THE LOOP — TRAIL OF THE MOUNTAIN SPIRITS
Returning south from Gila Hot Springs on NM 15, for some different but equally spectacular scenery before returning to the peace and quiet of Casita de Gila, take NM 35 and loop through the beautiful Mimbres River Valley. Where NM 35 dead ends at the intersection of NM 152, turn right to return to Silver City and then on to Casitas de Gila. Although this route is a bit longer than simply retracing your steps, you will avoid the winding roads of NM 15.
Stop at Lake Roberts, near the intersection of NM 15 and NM 35. Lake Roberts is a 72-acre man-made lake in the Gila National Forest. Fed by Sapillo Creek, the lake can be fished for 10 to 14 inch rainbow trout (best late March to late May), as well as crappie, catfish, and some bass. An oasis for wildlife, it's common to see herds of deer grazing along the road near the Lake. There are numerous trails leading into the forest and a self-interpretive Mimbres Indian site.
CONTINENTAL DIVIDE TRAIL
A little farther down NM 35, look for the Continental Divide National Scenic Trail, a long, primitive hiking route. The loop made by the Trail of the Mountain Spirits crosses the Continental Divide Trail twice, accessing a 14-mile-long segment through forested country that is a visual feast of butterflies, birds, and wildflowers.
SANTA RITA COPPER MINE
Returning to Silver City via "the Loop" and NM 152, you will pass the natural rock formation known as the Kneeling Nun. Beneath it lies the former town site of Santa Rita, now swallowed by the gaping pit of the Chino Copper Mine. Metal has been extracted here for over two centuries, and for a few years in the early 1800s local copper supplied the Spanish Royal Mint in Mexico City, making the torturous 1,300 mile frontier journey by mule train. An overlook offers views into the incredibly deep, wide hole, today about 1.8 miles across and 1,400 feet deep.
A DAY TRIP to Fort Bayard & City of Rocks
FORT BAYARD HISTORIC SITE & THE "BIG TREE"
Established in 1866, Fort Bayard was an important military outpost whose troops, including the famous Buffalo Soldiers, protected the local mining settlements of Piños Altos and Santa Rita. The last active troops left in 1900, at which time the post became a medical facility. Currently, Fort Bayard is a wildlife refuge known for its resident elk herd. There are some enjoyable short interpretive walks through the old parts of the fort.
To tour the fort, turn north from U.S. 180 at the traffic light in Santa Clara onto the Fort Bayard Medical Center access road. From Fort Bayard you can hike to an immense alligator juniper known as the "Big Tree".
The Big Tree is ranked as the second largest alligator juniper in the country. It is 63 feet high with a trunk diameter of 70 in., circumference of 18 ft., and crown spread of 62 ft. The tree is accessible by hiking a 5.5 mile round trip through piñon and juniper in the foothills of the Piños Altos Range. To visit the Big Tree, drive past the hospital complex by taking the right fork and follow the signs to the Forest Administrative Site and National Recreational Trails (4.5 miles up the Ft. Bayard Nursery Road). The parking lot for the trail is 1/10 mile left of the fenced Administrative Site.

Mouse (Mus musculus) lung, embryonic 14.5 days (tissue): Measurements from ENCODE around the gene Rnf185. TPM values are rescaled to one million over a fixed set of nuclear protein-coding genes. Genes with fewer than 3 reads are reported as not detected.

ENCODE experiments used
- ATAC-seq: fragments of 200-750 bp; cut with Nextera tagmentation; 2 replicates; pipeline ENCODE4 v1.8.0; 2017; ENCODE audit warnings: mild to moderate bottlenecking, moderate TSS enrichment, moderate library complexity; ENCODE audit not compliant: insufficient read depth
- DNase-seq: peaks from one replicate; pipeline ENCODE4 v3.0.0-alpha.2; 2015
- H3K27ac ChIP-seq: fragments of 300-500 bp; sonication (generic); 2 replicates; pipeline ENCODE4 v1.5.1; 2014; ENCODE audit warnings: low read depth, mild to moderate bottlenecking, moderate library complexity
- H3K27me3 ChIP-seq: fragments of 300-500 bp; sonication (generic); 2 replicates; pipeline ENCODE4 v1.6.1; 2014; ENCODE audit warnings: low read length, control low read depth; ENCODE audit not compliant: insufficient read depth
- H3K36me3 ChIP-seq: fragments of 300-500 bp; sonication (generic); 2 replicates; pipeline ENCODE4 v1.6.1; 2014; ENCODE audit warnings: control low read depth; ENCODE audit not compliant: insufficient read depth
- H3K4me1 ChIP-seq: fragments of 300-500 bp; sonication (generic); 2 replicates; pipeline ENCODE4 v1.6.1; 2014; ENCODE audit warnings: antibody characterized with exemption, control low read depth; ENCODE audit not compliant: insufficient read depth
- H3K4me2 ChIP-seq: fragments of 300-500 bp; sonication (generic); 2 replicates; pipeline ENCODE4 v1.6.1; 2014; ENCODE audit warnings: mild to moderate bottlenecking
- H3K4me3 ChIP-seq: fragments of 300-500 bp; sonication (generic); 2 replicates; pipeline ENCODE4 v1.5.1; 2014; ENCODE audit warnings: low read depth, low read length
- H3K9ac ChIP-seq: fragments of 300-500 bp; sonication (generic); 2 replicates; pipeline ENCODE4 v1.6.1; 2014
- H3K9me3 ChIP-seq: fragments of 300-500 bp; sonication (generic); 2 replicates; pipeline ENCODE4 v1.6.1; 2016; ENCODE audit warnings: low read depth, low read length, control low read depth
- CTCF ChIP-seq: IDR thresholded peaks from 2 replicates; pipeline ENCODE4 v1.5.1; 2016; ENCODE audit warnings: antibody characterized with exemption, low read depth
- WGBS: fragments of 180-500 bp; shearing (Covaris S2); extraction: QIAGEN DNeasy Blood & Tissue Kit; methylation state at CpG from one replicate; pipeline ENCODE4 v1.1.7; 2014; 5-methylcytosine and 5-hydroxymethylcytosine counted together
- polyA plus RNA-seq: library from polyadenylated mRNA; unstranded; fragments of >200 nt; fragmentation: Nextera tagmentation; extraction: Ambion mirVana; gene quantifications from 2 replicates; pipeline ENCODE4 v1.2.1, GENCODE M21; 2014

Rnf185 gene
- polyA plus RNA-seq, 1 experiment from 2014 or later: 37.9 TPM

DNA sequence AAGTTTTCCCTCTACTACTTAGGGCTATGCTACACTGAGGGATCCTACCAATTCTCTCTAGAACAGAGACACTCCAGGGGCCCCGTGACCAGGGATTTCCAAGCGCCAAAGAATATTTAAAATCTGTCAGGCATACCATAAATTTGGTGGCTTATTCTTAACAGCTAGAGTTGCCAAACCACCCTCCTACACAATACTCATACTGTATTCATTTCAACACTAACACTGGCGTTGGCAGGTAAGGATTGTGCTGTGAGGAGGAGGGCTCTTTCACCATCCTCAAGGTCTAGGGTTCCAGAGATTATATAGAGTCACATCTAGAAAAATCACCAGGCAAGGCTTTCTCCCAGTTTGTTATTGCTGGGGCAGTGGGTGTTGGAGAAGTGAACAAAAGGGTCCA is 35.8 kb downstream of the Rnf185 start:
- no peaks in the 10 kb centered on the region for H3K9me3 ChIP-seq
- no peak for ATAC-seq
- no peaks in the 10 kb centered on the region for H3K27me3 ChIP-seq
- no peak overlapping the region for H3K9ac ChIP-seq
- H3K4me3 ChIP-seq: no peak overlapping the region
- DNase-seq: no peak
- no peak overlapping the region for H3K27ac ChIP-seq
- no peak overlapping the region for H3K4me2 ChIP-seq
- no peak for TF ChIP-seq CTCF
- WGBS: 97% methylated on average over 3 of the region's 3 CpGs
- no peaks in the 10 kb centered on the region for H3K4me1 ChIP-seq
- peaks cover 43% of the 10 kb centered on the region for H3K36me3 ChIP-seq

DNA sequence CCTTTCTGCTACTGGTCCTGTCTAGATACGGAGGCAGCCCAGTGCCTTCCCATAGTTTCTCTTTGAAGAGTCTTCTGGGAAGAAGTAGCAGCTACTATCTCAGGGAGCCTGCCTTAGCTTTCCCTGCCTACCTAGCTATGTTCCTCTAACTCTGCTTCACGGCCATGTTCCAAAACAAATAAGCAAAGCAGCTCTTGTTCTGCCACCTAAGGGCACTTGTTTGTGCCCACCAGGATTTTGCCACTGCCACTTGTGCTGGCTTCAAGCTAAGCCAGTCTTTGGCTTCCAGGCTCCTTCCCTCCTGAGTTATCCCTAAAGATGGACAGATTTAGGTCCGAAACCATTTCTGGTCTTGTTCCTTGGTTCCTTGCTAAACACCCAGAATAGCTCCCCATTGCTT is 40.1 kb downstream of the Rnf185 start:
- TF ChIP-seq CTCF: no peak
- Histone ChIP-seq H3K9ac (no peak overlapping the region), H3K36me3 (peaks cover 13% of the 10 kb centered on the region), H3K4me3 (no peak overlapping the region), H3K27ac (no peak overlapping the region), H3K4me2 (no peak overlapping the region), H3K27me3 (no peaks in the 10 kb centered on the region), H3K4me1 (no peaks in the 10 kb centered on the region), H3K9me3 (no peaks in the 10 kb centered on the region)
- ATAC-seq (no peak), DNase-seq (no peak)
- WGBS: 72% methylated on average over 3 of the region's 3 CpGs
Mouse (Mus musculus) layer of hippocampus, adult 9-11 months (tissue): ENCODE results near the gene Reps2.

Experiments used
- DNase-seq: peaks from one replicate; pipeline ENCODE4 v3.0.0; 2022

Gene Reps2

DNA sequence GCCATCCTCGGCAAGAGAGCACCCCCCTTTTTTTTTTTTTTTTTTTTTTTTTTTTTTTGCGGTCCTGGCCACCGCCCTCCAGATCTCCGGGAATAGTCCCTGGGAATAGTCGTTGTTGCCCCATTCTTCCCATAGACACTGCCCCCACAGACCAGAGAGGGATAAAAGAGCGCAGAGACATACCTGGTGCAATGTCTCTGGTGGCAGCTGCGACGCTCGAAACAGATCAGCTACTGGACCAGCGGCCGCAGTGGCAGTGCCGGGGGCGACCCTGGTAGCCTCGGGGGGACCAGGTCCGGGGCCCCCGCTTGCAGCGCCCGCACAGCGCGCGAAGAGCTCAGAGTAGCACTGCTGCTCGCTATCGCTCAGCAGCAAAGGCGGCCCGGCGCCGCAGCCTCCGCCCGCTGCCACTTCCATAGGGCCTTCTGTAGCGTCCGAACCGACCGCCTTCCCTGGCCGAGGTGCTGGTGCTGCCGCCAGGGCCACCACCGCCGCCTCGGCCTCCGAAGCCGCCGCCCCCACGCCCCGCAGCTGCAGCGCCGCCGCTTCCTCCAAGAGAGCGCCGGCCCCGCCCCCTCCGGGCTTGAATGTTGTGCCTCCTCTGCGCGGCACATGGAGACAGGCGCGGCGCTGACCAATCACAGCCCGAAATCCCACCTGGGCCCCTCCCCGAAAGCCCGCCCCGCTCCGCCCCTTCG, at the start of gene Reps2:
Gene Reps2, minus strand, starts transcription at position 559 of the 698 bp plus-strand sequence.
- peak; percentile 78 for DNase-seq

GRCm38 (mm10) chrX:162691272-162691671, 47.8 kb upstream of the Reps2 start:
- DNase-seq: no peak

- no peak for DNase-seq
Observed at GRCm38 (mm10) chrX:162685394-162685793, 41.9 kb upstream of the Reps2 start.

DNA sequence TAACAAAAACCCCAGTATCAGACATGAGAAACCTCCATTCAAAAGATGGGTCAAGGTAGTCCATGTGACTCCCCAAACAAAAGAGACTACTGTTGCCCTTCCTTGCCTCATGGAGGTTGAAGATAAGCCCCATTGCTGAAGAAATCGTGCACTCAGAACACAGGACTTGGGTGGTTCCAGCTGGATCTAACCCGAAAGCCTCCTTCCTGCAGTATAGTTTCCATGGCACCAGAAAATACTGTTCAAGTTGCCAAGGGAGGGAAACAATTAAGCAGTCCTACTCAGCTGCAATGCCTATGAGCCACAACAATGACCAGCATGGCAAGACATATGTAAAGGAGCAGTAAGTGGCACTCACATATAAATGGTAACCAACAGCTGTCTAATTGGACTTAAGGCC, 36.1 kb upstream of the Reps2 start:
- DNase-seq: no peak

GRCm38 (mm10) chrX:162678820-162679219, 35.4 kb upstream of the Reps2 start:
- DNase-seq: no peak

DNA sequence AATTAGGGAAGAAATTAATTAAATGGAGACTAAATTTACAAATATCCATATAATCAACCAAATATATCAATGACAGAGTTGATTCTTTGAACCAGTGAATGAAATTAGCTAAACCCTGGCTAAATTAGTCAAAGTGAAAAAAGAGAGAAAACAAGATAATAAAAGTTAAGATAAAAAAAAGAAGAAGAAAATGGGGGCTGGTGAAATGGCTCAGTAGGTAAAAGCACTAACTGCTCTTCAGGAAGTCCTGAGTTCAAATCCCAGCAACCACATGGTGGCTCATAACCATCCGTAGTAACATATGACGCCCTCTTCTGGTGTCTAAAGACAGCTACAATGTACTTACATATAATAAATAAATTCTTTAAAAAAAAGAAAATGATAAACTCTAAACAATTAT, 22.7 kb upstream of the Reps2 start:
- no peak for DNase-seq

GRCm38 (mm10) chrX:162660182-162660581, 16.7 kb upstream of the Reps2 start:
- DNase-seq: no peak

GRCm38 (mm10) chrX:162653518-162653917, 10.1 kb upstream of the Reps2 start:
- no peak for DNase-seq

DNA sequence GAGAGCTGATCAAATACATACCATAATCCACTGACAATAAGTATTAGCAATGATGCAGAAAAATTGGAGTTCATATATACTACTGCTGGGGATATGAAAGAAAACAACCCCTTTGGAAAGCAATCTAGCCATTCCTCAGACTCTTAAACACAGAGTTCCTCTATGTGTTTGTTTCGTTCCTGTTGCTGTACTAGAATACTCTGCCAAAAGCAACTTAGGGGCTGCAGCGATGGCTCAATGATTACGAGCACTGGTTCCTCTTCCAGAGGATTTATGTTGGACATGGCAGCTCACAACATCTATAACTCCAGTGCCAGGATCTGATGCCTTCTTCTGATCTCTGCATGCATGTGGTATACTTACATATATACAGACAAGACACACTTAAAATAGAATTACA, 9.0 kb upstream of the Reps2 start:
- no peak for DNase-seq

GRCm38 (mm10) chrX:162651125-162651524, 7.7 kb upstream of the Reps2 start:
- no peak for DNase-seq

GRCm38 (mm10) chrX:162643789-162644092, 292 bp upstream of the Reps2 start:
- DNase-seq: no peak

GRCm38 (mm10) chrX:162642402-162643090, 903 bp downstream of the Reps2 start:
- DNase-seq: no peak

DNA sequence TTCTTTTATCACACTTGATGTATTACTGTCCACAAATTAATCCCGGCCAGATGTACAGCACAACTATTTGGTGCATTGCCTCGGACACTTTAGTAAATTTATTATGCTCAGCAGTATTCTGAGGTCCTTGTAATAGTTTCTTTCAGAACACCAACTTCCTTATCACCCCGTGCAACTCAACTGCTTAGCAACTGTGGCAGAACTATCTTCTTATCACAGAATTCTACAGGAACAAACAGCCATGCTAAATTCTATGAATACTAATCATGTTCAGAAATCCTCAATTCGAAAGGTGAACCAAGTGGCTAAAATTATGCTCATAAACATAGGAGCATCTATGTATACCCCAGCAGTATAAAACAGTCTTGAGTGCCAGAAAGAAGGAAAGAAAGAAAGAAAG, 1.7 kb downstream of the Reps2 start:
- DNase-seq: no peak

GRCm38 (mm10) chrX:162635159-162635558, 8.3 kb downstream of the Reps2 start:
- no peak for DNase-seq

DRAGONFLY PETROGLYPH SITE
From the traffic light at 32nd Street Bypass Road (just past the Ace Hardware), go 3.4 miles and turn left on Arenas Valley Road. Follow Arenas Valley Road northward 1 mile to the parking area at the sharp curve. Hike the more traveled trail to the right, and in about 200 yards the trail forks to make the well-marked 3.5 mile Dragonfly Loop Trail. There are several nice petroglyphs in the rocks halfway, indicated by an arrow on a wordless sign. Arenas Valley Road is a short loop, so it is possible to continue along it back to US 180 as you turn to Silver City.
CITY OF ROCKS STATE PARK
City of Rocks State Park, located 30 miles south of Silver City, has rock formations so unique they are known to exist in only 6 other places on earth. Billowing volcanic ash from ancient eruptions far greater than Mt. Saint Helens welded itself together by intense heat, then slowly eroded through wind and water into fantastically sculpted shapes. Besides geology, visitors can experience a variety of southwestern plant and animal life native to the Upper Chihuahuan Desert ecosystem. The Park’s desert botanical garden is home to cow's tongue and bunny ear cacti, yucca, and towering century plants. Deer, antelope, javelina, and jackrabbits are frequently seen in the area, along with over 35 species of birds ranging from Golden Eagles to finches.
Watch a 3-minute video of City of Rocks State Park produced by New Mexico True Television.
Take US 180 east and south from Silver City. Travel through Bayard and past Hurley and the mine tailings of the Santa Rita pit. Turn left on NM 61 and drive 4 miles northeast to the state park access road. Park hours are 7 AM to 9 PM and the entrance fee is $5 per vehicle. 575-536-2800.
FAYWOOD HOT SPRINGS
Near the City of Rocks on Highway 61, about 2 miles from its intersection with U.S. 180, is Faywood Hot Springs, a high desert oasis with many geothermal pools of different temperatures. A century and a half ago the refreshing mineral springs served as a resting place for two different stage lines running between the tiny but important settlements of Mesilla and Piños Altos. By 1896 a hotel with 60 guest rooms, considered the finest in all New Mexico Territory, stood here, but by 1951 the hotel was gone and things had calmed down considerably. Faywood Hot Springs has a number of outdoor public and private soaking pools and is open from 10 AM to 10 PM. 575-536-9663.